The asset management firm’s steady persistence in the real estate market during the downturn has led to a realization of gains, and recent deals could lead to the redeployment of capital in key markets going forward, said analysts familiar with the firm’s strategy going into 2013.
“TIAA is one of the investors that was pretty active in the depths of the market in 2009 and 2010, and some of those investments have turned into significant home runs,” said Dan Fasulo, managing director and head of research at Real Capital Analytics.
Training for a marathon while working a full-time job would be a challenge for anyone. But working up to that 26.2-mile mark while simultaneously doing your part to contribute to a nation-wide book of transactions that over the last 18 to 20 months included the origination of more than $20 billion in commercial real estate loans might pose its own set of challenges.
Steve Kenny, Bank of America’s commercial real estate banking executive for New York and New Jersey, is doing just that, though. And when he takes to the starting line for the ING New York City Marathon November 4 to set out on a course that will take him through all the five boroughs, the challenges he’ll face will in many ways be business as usual.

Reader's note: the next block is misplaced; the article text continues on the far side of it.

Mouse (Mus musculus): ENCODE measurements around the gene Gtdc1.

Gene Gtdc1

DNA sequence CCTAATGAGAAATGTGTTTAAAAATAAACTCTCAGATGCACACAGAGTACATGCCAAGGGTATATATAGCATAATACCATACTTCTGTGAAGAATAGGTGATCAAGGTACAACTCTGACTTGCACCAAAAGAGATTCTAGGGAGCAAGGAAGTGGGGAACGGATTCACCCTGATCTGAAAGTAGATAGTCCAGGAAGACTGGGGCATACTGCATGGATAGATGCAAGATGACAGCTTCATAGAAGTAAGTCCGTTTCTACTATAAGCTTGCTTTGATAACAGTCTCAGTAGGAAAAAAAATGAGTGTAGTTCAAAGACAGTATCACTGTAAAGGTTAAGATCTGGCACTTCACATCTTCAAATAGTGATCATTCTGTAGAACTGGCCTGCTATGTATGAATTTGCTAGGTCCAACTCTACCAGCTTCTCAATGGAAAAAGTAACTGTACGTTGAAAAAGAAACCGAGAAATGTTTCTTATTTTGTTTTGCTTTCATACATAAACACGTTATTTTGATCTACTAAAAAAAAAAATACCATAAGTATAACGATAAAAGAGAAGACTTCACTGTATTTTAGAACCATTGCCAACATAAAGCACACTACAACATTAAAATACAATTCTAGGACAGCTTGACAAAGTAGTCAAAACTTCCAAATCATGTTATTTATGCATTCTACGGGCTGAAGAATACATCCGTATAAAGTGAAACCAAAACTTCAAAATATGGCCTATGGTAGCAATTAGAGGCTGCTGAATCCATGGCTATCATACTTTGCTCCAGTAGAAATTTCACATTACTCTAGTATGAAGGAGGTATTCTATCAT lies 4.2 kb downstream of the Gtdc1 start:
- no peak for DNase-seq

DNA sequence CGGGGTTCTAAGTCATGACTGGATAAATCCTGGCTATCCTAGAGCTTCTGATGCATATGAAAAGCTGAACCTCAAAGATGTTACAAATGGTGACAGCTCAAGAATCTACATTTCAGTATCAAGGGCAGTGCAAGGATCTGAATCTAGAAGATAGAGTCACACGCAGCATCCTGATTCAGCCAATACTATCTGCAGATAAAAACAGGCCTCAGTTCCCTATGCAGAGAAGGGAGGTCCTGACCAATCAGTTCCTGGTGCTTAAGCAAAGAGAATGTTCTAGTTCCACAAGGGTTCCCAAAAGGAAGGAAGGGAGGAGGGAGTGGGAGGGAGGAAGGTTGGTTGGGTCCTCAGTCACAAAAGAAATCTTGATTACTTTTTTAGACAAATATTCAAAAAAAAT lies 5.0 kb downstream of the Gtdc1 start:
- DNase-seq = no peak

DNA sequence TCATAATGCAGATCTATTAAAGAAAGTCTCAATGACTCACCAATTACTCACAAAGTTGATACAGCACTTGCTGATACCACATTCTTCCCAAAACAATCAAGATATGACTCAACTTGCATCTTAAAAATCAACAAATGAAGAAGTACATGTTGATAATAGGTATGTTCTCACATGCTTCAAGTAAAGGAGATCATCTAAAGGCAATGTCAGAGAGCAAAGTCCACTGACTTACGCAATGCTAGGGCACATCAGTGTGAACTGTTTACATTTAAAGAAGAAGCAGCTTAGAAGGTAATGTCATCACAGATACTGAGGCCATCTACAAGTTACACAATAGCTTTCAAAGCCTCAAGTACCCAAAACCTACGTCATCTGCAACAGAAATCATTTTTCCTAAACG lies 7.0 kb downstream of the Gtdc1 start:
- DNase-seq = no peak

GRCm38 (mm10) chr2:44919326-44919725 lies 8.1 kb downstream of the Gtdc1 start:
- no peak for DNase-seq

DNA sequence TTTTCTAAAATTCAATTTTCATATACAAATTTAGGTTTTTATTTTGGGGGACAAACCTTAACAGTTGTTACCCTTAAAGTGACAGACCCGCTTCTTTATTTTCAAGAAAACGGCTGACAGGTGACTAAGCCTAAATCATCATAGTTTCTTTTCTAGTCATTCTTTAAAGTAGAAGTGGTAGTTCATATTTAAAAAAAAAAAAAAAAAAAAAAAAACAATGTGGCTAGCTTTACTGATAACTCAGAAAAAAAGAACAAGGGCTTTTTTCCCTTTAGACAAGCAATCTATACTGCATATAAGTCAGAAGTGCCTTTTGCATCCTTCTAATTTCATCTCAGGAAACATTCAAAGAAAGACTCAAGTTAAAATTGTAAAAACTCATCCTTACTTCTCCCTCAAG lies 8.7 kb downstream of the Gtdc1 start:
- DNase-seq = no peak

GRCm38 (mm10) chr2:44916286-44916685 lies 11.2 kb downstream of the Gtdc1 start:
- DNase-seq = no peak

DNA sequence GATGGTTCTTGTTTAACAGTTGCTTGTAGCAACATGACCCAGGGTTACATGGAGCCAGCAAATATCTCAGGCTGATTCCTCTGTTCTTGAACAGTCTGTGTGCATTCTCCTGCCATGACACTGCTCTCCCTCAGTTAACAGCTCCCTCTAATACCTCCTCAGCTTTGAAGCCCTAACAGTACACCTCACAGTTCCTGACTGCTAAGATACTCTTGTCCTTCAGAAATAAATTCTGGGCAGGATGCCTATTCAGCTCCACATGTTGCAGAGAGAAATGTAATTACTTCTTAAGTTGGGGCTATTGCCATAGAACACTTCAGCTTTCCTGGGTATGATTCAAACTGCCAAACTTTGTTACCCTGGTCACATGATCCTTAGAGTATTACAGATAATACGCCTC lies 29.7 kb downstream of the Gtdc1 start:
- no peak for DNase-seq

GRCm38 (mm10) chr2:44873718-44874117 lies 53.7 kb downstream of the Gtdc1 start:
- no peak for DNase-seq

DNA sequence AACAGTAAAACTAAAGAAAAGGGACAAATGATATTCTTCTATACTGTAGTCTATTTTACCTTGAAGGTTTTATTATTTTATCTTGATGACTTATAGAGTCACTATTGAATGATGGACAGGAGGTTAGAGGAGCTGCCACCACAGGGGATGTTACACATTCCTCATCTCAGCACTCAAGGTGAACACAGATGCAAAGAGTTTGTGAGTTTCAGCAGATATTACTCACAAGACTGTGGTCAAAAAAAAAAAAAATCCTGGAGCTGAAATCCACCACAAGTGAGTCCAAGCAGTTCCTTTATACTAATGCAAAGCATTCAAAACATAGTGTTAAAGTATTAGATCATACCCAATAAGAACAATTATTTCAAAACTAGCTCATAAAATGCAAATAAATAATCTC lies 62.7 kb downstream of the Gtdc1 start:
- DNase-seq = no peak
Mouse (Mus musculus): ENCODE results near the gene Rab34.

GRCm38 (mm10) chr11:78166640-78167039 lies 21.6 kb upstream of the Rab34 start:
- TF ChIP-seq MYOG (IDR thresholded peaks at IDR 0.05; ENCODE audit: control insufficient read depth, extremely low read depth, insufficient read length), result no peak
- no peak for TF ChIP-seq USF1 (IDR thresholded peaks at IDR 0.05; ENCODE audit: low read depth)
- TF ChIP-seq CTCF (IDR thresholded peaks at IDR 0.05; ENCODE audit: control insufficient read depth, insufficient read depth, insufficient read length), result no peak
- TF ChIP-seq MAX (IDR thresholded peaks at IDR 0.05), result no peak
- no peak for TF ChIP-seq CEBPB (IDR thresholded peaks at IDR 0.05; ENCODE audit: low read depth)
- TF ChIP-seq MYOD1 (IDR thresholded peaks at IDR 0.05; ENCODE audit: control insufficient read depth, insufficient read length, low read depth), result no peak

Rose Associates has been ousted as the property managers of the controversial Stuyvesant Town and Peter Cooper Village complex, according to reports.
CW Capital Asset Management, a subsidiary of CW Financial which took over the complex in 2010, has tapped CompassRock Real Estate, also a subsidiary of CW Financial, as its new property manger, effective September 1, 2012.
The State Appellate Court ruled today that Independence Plaza, a large residential rental building that had been in the Mitchell-Lama program had the right to convert its units to market rate when the 1,300-unit property left the program in 2004, despite the fact the building had been in the city’s J-51 program.
The outcome, which overrules a previous decision, is a victory for Stellar Management, owner of the Tribeca complex.
Charles Bagli has been covering the epic real estate battles of New York City for nearly a quarter of a century. From his perch at The Times, and before that The Observer, Bagli has written about everything from the demise of the Helmsley Empire to the rise of Riverside South, from the Read More
The Stuy Town mystery continues!